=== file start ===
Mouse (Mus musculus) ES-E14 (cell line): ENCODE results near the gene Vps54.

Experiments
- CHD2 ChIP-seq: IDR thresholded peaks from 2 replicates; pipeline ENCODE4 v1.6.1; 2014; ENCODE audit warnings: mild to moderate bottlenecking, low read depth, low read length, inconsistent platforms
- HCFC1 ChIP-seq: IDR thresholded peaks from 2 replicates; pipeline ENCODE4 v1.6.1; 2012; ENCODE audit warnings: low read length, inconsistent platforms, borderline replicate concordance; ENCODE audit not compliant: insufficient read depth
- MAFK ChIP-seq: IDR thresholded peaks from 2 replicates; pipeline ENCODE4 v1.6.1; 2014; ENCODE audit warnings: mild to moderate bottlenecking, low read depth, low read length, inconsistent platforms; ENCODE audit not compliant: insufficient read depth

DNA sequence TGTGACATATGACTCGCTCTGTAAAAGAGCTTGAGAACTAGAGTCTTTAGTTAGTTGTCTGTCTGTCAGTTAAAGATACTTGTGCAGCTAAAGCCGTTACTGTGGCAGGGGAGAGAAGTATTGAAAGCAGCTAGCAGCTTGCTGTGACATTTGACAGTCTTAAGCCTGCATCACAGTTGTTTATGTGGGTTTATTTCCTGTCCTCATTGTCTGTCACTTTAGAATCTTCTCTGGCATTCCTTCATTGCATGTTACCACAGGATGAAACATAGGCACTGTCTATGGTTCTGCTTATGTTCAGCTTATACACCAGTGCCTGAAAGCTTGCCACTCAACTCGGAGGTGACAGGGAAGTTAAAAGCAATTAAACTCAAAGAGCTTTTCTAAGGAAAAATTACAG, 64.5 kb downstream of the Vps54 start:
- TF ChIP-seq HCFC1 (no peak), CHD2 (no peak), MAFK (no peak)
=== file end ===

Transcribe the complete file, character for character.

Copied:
Mouse (Mus musculus) ES-E14 (cell line): ENCODE results near the gene Vps54.

Experiments
- CHD2 ChIP-seq: IDR thresholded peaks from 2 replicates; pipeline ENCODE4 v1.6.1; 2014; ENCODE audit warnings: mild to moderate bottlenecking, low read depth, low read length, inconsistent platforms
- HCFC1 ChIP-seq: IDR thresholded peaks from 2 replicates; pipeline ENCODE4 v1.6.1; 2012; ENCODE audit warnings: low read length, inconsistent platforms, borderline replicate concordance; ENCODE audit not compliant: insufficient read depth
- MAFK ChIP-seq: IDR thresholded peaks from 2 replicates; pipeline ENCODE4 v1.6.1; 2014; ENCODE audit warnings: mild to moderate bottlenecking, low read depth, low read length, inconsistent platforms; ENCODE audit not compliant: insufficient read depth

DNA sequence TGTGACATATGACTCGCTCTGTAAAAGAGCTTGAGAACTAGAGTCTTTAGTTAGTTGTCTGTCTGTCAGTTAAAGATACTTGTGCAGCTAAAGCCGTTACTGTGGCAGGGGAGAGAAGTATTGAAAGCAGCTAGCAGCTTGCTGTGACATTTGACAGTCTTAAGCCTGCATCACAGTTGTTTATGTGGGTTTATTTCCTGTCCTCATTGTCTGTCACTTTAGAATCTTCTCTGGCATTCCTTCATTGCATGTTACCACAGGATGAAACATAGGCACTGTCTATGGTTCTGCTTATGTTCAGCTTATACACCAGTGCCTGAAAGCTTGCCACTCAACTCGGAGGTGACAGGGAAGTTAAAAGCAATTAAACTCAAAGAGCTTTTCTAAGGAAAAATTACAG, 64.5 kb downstream of the Vps54 start:
- TF ChIP-seq HCFC1 (no peak), CHD2 (no peak), MAFK (no peak)